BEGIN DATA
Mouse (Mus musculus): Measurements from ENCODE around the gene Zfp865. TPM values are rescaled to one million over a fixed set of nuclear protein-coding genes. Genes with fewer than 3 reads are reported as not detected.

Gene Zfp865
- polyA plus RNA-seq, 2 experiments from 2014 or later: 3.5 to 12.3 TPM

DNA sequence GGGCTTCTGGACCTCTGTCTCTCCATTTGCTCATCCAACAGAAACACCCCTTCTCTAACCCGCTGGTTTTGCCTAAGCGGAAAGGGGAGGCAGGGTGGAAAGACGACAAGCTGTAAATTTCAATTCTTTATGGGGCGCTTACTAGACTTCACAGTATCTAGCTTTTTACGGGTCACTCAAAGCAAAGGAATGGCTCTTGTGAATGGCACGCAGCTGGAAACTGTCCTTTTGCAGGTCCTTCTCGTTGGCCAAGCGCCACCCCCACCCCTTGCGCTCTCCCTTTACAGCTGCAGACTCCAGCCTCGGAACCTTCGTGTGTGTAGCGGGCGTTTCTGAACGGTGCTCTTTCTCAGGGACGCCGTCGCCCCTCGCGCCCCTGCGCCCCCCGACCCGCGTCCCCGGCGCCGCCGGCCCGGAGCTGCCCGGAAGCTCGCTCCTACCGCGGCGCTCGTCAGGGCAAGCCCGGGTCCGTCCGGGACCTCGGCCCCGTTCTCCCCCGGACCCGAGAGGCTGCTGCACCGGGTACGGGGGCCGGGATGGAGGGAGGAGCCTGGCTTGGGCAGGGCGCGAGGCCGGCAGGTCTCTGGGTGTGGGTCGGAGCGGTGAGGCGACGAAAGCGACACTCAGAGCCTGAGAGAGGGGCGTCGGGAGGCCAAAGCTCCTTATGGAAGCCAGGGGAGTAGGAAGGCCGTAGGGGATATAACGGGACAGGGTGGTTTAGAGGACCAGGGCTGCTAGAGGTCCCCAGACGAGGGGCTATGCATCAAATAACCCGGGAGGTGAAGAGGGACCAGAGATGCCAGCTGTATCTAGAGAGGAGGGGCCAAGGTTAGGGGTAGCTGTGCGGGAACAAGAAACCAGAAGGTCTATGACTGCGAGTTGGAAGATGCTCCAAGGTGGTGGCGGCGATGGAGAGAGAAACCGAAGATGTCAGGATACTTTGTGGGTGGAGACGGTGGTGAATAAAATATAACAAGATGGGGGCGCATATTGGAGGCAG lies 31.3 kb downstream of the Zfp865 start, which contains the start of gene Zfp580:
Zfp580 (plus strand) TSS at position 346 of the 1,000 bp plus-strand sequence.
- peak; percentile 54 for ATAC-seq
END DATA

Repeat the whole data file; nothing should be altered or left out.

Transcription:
Mouse (Mus musculus): Measurements from ENCODE around the gene Zfp865. TPM values are rescaled to one million over a fixed set of nuclear protein-coding genes. Genes with fewer than 3 reads are reported as not detected.

Gene Zfp865
- polyA plus RNA-seq, 2 experiments from 2014 or later: 3.5 to 12.3 TPM

DNA sequence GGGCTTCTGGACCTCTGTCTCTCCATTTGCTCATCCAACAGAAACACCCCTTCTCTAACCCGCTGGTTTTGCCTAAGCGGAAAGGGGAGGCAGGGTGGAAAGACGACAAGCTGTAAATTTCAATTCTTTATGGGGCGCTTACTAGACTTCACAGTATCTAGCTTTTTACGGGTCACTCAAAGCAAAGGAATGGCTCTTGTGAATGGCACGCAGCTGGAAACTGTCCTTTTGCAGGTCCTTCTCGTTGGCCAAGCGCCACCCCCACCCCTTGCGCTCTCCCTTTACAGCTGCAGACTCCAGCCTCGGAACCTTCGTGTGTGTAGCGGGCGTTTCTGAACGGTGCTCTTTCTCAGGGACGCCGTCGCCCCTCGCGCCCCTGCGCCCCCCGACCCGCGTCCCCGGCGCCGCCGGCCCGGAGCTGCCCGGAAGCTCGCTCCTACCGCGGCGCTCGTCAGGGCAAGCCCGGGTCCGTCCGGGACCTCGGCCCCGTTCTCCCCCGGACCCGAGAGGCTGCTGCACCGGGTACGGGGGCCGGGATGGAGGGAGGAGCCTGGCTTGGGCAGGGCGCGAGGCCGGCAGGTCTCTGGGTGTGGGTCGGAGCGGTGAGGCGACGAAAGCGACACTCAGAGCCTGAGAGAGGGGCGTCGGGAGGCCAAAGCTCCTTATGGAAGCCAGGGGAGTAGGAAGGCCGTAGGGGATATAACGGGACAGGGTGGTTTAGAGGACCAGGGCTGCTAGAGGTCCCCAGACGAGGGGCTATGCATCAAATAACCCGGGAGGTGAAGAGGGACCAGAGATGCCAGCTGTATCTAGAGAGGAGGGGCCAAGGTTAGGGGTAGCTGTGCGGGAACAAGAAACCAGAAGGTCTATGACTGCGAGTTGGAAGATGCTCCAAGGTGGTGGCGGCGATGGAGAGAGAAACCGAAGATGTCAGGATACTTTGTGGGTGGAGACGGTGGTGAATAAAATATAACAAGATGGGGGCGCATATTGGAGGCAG lies 31.3 kb downstream of the Zfp865 start, which contains the start of gene Zfp580:
Zfp580 (plus strand) TSS at position 346 of the 1,000 bp plus-strand sequence.
- peak; percentile 54 for ATAC-seq